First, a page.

Children most vulnerable to food insecurity
Six months after Cyclone Idai, UNICEF estimates nearly 1 million people, including 160,000 children under five, are facing food shortages and a nutrition crisis, with conditions expected to worsen over the coming months. The dire situation is a direct result of the destruction by Cyclones Idai and Kenneth, which struck central and northern Mozambique in March and April this year. The two storms brought widespread flooding, the obliteration of almost 780,000 hectares (7,800 sq kms) of agriculture crops and the displacement of tens of thousands of families.
The impact of two cyclones hitting Mozambique in one season was devastating and unprecedented, however, it is only now that the residual effects of the disaster are really beginning to be felt.
More than 38,000 children could become severely malnourished by early 2020
The number of children under five facing ‘crisis’ levels of food insecurity is expected to rise to 200,000 in storm-affected areas by February 2020. According to UNICEF projections, around 38,000 children could become severely malnourished and at risk of death in the same amount of time.
“The agricultural devastation wrought by the two cyclones has made what were already high levels of child malnutrition even worse. Many children in disaster-affected areas do not have access to the nutritious food they need for their healthy development. Six months on, the prospect of further suffering is very real as we head into the lean season. More resources are urgently needed to support ongoing humanitarian efforts.” -Marcoluigi Corsi, UNICEF Representative in Mozambique.
Before the cyclones, 43 per cent of children in Mozambique were chronically malnourished or stunted. As one of the poorest countries in the world, multi-dimensional poverty means many children face conditions that prevent normal physical and cognitive development.
Malnutrition also leaves children at risk of developing other health conditions.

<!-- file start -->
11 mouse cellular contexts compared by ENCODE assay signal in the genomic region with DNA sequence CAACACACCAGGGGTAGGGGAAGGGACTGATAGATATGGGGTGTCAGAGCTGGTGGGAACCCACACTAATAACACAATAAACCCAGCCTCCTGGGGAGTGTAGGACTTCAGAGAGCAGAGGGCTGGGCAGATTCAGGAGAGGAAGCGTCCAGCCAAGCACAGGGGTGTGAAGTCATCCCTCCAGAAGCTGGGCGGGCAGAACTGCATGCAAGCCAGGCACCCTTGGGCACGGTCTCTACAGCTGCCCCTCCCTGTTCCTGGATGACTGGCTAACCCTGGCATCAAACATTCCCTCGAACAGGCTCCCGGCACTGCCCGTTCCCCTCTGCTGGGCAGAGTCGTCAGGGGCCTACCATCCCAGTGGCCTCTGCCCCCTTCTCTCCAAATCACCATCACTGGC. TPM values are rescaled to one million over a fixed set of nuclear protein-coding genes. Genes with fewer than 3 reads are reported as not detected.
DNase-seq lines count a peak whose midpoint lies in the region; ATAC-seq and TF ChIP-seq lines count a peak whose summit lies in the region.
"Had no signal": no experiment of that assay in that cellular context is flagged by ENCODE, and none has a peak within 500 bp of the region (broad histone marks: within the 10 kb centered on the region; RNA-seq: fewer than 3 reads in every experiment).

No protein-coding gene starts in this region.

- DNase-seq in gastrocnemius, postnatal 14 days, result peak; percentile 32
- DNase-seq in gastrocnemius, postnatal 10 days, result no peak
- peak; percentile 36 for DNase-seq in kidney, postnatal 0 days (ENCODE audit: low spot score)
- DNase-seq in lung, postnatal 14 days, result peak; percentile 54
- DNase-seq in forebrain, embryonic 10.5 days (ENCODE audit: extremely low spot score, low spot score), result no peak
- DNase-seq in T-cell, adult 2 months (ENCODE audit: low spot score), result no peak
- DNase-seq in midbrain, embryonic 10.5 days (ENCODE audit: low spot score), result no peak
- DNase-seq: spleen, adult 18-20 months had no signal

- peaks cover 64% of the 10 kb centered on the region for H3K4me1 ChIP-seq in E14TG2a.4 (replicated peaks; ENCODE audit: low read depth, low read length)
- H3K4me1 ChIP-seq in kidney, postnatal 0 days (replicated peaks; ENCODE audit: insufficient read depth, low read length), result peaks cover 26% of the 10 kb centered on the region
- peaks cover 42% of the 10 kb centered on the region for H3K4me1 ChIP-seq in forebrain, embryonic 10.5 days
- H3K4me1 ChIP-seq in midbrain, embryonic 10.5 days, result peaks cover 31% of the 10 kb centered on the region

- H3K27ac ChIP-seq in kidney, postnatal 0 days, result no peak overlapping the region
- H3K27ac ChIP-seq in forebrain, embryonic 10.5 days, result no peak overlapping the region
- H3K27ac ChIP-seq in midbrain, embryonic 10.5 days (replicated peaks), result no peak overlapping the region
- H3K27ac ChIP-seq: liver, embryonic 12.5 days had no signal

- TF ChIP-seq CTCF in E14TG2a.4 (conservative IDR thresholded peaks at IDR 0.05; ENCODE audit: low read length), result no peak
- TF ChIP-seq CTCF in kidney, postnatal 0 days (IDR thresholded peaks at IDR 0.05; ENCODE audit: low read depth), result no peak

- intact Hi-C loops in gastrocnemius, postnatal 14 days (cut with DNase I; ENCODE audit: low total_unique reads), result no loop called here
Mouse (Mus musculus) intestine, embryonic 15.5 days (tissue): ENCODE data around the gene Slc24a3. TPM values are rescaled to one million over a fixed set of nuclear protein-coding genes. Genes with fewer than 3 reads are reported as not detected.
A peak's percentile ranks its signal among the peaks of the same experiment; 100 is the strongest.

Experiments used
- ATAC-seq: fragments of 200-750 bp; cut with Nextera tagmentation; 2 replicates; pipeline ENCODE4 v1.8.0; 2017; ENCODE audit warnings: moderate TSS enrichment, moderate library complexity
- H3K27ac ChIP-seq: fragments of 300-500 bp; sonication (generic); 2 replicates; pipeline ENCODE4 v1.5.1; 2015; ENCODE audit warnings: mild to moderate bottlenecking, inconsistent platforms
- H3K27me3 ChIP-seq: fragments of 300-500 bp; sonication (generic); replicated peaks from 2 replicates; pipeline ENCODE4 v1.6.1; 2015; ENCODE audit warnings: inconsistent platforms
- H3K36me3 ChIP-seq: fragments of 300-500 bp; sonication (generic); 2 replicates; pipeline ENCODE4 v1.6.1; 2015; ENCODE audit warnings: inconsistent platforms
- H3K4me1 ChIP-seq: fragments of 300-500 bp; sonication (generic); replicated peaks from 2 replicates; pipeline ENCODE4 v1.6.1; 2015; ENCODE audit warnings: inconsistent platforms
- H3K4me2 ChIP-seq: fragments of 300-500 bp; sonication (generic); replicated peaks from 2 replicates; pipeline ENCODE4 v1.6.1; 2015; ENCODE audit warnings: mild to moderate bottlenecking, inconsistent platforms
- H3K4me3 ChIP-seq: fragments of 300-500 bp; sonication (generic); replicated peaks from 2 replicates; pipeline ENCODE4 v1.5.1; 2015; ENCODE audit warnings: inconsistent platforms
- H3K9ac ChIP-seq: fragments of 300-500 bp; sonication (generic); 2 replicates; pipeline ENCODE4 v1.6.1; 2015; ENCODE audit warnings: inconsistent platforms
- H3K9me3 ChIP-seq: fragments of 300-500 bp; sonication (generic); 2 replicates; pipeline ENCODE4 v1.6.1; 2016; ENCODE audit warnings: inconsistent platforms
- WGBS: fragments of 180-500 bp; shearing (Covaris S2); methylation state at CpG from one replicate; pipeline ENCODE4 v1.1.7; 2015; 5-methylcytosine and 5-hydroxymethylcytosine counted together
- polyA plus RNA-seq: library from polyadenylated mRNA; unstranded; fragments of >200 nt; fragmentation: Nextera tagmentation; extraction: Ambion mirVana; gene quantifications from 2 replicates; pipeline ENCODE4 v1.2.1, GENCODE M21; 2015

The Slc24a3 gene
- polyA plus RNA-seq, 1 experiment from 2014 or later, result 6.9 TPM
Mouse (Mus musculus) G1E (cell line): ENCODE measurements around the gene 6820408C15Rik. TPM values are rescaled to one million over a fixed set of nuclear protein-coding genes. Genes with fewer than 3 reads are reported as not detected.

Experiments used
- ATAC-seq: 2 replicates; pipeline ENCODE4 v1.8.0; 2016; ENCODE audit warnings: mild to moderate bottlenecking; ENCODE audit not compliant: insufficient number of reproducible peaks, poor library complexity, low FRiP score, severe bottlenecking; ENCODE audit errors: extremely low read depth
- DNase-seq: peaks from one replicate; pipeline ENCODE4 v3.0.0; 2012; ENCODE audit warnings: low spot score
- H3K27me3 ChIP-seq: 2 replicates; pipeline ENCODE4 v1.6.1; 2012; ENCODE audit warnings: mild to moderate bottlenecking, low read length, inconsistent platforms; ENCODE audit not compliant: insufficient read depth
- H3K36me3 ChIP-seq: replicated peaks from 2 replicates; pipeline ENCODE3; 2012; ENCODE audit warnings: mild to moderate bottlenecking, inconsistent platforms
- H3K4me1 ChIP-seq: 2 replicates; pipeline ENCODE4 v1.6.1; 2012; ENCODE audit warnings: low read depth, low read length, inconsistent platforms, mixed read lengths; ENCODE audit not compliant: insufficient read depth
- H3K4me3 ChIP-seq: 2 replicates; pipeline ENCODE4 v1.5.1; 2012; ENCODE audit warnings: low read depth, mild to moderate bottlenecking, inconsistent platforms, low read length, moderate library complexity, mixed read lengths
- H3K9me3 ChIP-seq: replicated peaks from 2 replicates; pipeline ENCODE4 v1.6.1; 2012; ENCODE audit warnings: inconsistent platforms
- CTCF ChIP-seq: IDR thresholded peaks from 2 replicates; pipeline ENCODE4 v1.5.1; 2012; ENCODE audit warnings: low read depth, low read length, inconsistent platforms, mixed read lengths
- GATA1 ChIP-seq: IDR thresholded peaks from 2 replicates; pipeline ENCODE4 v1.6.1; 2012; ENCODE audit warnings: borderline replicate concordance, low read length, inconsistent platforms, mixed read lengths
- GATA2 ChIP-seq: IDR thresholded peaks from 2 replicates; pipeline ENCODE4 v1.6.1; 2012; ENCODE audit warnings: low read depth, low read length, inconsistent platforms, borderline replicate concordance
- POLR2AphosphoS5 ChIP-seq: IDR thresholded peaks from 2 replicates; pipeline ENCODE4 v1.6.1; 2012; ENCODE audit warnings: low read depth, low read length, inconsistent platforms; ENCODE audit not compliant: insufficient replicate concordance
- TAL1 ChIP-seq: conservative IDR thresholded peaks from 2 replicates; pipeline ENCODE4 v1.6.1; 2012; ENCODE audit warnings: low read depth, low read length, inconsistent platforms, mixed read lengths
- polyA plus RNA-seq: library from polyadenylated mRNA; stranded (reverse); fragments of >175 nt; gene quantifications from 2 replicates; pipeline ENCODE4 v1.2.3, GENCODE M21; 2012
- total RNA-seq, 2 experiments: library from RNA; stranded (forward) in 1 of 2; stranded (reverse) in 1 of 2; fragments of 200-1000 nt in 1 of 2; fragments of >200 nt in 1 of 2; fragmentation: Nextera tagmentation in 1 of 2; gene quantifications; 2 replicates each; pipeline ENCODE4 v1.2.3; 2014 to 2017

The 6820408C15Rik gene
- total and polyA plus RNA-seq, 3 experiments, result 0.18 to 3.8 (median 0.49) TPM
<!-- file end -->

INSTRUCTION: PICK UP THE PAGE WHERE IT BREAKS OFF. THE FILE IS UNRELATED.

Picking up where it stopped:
The usual seasonal increase in cases of malaria and diarrheal diseases are also expected. Many malnourished children will be made more vulnerable because of poor access to health services caused by the deterioration of rural roads during the upcoming rainy season.
Food and nutrition insecurity has additional implications for children’s safety.
According to the Food and Agricultural Organization (FAO), the price of maize has risen and remains higher compared to this time last year in the cyclone affected provinces of Cabo Delgado, Manica and Nampula. There is evidence that the price hikes are leading some families to adopt negative coping strategies such as pushing their children into early marriage or child labour. For example, recent monitoring missions suggest that the rate of child marriage is rising. UNICEF partners have found cases in which the age of the girls being married off has dropped below the pre-emergency average of 13-14 years.
What is UNICEF doing to reach families and children?
In the past months, and thanks to the generosity of our donors, UNICEF and its partners have been working to reach children and families still reeling from the cyclones.
These efforts include:
- Screening more than 735,000 children under-five for acute malnutrition, with over 400,000 more to be screened by February 2020;
- Treating nearly 10,000 malnourished children with therapeutic food supplements;
- Implementing a joint voucher programme, which will assist at least 100,000 cyclone-affected people, as well as child grants for 10,000 households to alleviate immediate food insecurity; and
- Supporting innovative mobile brigades of the Mozambican Ministry of Health which reach remote communities with integrated health and nutrition services.